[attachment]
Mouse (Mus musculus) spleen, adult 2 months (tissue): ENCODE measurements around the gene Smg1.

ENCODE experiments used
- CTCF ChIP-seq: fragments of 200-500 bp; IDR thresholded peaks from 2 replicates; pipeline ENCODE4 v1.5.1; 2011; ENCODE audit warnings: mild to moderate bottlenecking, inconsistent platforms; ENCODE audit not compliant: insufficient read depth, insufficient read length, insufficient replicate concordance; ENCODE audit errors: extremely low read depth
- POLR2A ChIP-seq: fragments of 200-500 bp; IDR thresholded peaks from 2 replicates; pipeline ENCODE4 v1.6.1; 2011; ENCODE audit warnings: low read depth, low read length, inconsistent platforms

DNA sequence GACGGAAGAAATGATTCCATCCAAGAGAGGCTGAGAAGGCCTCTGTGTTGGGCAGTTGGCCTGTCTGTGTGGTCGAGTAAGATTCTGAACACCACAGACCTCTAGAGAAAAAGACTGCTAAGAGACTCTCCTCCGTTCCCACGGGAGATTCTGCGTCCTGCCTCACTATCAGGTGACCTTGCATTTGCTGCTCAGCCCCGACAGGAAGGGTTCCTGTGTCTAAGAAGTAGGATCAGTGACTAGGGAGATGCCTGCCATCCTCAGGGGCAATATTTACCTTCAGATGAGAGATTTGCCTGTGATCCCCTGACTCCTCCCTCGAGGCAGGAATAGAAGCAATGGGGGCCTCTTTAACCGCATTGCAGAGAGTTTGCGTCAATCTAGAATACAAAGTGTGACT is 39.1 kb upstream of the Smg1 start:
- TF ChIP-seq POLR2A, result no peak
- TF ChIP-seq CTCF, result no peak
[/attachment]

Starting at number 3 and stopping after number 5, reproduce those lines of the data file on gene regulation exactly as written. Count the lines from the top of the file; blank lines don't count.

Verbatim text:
- CTCF ChIP-seq: fragments of 200-500 bp; IDR thresholded peaks from 2 replicates; pipeline ENCODE4 v1.5.1; 2011; ENCODE audit warnings: mild to moderate bottlenecking, inconsistent platforms; ENCODE audit not compliant: insufficient read depth, insufficient read length, insufficient replicate concordance; ENCODE audit errors: extremely low read depth
- POLR2A ChIP-seq: fragments of 200-500 bp; IDR thresholded peaks from 2 replicates; pipeline ENCODE4 v1.6.1; 2011; ENCODE audit warnings: low read depth, low read length, inconsistent platforms

DNA sequence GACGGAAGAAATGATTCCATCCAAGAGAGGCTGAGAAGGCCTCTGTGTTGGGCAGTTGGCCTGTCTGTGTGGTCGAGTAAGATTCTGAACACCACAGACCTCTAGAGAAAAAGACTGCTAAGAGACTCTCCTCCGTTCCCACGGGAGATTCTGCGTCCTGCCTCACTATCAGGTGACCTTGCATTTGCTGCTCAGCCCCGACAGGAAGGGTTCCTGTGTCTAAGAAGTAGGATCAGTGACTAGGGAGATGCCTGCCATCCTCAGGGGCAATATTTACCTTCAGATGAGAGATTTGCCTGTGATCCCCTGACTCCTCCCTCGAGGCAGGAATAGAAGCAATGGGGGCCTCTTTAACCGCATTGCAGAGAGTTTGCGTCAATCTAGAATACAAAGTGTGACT is 39.1 kb upstream of the Smg1 start: